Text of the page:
So is there anything we can say about the choice of life partner someone might make who has been through trauma? “When I speak to people, especially those who have been traumatised, about how they came to end up with their partner, it’s often because that person has managed to touch upon a very deep and intimate part of that person that others might not even have had the opportunity to be aware of.”
Trauma and grief make William an immensely plausible campaigner for mental health. It is possible to imagine him in his current role without the awful loss of his mother, but hard to imagine him being so effective in it. Garabette’s remarks sensibly distance us from William and Kate, and indeed they remind us of the essentially unknowable nature of other people.
This fact, so simple and non-negotiable, is something about which contemporary commentators of the couple seem in denial: a typical Mail or Tatler article today is full of a bogus desire for an insider’s light bulb moment which will suddenly open everything up – hand them to us on a platter. This cannot happen; and shouldn’t happen.
But Garabette also reminds us that their internal worlds are similar to ours and that if we really want to know what they think, we need to know what we think. It isn’t too much to suppose that this is one aspect of the conversation the couple wants to start with their campaigns. Again we return to the notion that a really wide-ranging national conversation surrounding mental health would also necessitate a fundamental restart of our relationship with them.
But as the couple has pointed out, it isn’t just a conversation that needs to start; action has been pledged. The £1.8 million which the couple pledged to charities is already making a tangible difference to some of the charities under discussion. In the box opposite we highlight some of the work that has already been done with the money pledged by the Royal Foundation.
But how does the allocation of funds work in practice? One former colleague, who attended numerous meetings at the beginning of the process, explained the ethos surrounding the mental health campaign: “The Duke and Duchess are very private necessarily, but absolutely committed and passionate about their work. Their initiatives take a long time to evolve as they don’t want to put their name to anything that will fizzle out. It has to be long-term and sustainable across a large swathe of society, so they can get their teeth into it.”
This feels, then, like a new approach to royal patronage? “It is a bit of a departure,” the former household member continues. “Look at the Queen. She has 900 patronages, and it used to be that as long as you weren’t doing anything stupid you’d get a patronage. Now they’re careful about what they want to get behind: it’s there with you for life, and they’re very keen to make sure their causes are followed through on.”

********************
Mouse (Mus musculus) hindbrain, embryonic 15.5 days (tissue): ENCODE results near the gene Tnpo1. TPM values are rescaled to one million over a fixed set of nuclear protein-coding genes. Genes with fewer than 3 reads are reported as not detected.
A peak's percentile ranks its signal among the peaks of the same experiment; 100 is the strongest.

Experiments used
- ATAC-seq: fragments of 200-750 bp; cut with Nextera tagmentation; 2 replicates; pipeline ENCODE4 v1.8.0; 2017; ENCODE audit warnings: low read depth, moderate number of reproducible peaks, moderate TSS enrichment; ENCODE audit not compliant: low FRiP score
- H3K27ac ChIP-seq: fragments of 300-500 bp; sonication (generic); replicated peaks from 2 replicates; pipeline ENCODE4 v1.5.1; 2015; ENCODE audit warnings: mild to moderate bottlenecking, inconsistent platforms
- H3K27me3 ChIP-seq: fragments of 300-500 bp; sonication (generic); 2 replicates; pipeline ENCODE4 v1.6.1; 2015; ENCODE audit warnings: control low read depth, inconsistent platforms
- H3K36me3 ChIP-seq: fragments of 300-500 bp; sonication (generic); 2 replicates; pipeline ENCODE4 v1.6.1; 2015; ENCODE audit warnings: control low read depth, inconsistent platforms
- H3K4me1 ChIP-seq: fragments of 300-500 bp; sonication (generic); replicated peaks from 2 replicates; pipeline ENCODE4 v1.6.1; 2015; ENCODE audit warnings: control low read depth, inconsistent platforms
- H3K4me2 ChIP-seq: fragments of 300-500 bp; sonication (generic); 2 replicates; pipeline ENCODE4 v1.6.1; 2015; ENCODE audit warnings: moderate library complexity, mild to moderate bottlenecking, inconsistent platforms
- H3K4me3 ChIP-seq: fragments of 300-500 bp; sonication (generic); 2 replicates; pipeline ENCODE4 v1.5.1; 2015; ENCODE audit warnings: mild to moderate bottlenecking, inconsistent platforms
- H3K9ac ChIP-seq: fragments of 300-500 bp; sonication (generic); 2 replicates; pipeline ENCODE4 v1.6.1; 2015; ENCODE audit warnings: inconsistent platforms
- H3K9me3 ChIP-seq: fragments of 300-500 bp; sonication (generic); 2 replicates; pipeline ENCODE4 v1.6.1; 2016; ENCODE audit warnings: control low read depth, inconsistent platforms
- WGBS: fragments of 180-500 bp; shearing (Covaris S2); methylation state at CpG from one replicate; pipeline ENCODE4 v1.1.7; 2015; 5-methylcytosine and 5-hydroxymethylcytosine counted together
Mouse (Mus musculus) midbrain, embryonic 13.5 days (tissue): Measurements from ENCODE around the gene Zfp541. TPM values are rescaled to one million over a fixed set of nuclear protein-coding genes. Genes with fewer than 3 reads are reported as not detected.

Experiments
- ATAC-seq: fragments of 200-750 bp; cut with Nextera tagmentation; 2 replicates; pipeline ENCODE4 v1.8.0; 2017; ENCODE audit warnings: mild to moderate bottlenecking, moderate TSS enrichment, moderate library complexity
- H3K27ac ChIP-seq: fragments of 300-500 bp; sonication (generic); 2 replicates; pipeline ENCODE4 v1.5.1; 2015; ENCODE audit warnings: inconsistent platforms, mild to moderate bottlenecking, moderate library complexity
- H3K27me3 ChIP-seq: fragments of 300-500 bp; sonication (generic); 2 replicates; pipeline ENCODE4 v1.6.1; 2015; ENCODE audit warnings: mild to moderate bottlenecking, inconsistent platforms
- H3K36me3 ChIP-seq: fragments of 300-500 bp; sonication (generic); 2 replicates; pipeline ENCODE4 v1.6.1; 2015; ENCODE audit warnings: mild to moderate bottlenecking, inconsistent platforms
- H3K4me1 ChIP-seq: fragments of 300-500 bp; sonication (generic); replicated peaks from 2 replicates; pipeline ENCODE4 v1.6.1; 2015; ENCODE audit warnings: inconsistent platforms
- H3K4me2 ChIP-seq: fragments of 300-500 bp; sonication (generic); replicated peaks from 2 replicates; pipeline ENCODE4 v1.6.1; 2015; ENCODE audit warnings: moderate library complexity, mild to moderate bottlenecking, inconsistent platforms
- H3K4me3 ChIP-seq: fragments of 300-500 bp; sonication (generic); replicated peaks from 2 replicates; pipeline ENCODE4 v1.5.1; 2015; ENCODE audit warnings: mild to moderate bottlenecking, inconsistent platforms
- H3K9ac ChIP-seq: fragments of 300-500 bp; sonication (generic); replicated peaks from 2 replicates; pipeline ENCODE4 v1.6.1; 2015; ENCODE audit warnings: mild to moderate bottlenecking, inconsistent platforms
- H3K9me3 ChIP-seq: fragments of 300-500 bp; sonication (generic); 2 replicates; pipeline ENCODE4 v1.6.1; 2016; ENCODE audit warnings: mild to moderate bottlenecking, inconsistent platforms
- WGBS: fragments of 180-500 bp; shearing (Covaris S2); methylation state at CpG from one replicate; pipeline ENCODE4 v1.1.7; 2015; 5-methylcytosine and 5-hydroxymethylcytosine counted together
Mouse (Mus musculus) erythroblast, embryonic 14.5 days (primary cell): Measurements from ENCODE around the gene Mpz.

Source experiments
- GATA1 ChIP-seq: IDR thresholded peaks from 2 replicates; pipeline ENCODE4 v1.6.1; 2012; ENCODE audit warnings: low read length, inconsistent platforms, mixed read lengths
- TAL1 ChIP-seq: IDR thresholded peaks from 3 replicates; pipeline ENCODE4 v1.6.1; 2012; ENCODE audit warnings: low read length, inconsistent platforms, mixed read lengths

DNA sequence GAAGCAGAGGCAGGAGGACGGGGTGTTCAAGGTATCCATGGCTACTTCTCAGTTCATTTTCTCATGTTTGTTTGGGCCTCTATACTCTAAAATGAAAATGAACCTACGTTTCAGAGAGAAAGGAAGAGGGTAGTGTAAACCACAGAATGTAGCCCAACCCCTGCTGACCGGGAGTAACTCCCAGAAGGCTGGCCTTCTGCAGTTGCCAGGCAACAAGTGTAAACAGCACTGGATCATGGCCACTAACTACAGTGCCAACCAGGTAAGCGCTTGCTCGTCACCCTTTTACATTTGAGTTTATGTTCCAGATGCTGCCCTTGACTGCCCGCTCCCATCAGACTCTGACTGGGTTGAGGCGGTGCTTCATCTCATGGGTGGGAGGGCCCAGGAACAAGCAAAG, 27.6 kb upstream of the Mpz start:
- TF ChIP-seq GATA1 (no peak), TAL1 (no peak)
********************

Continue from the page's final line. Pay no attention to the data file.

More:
So what happened? It’s important to note that in giving the monies, the Duke and Duchess haven’t become patrons of those charities. The £1.8 million was granted by the Royal Foundation through a bespoke fund set up as part of the organisation’s response to COVID-19: it included, but was not limited to, support for Heads Together partners. Decisions on allocation of funds was taken by The Royal Foundation, whose current CEO is Jason Knauf, in line with expectations of Their Royal Highnesses, donors and trustees.
The impression then is that this was a team effort, with Their Royal Highnesses demonstrating real leadership. Others Finito World spoke with also praised the wisdom of private secretaries past and present and the role of trusted people in the sector, such as Paul Farmer, now CEO of Mind, and Victoria Hornby, who runs Mental Health Innovations.
It has been an extremely fruitful and productive relationship: Hornby would be instrumental in establishing Shout 85258 in 2017 with the Royal Foundation’s largest ever grant of £3 million. Meanwhile Mental Health at Work was established in partnership with MIND. Other projects also came to fruition, most notably Mentally Health Schools in concert with The Anna Freud Centre, Place2Be and Young Minds. This is no casual dabbling in the sector, but a profound engagement with a societal problem.
All those we spoke with emphasised the personal commitment of the principals. Hornby explains that the Duke “went above and beyond when he became a Shout Volunteer. After undertaking rigorous training, he joined our army of 2,800 volunteers who provide anonymous, in the moment, mental health support to people in urgent need of support. Our volunteers were absolutely thrilled when Prince William revealed, via a video call, that he was on the Shout platform with them.”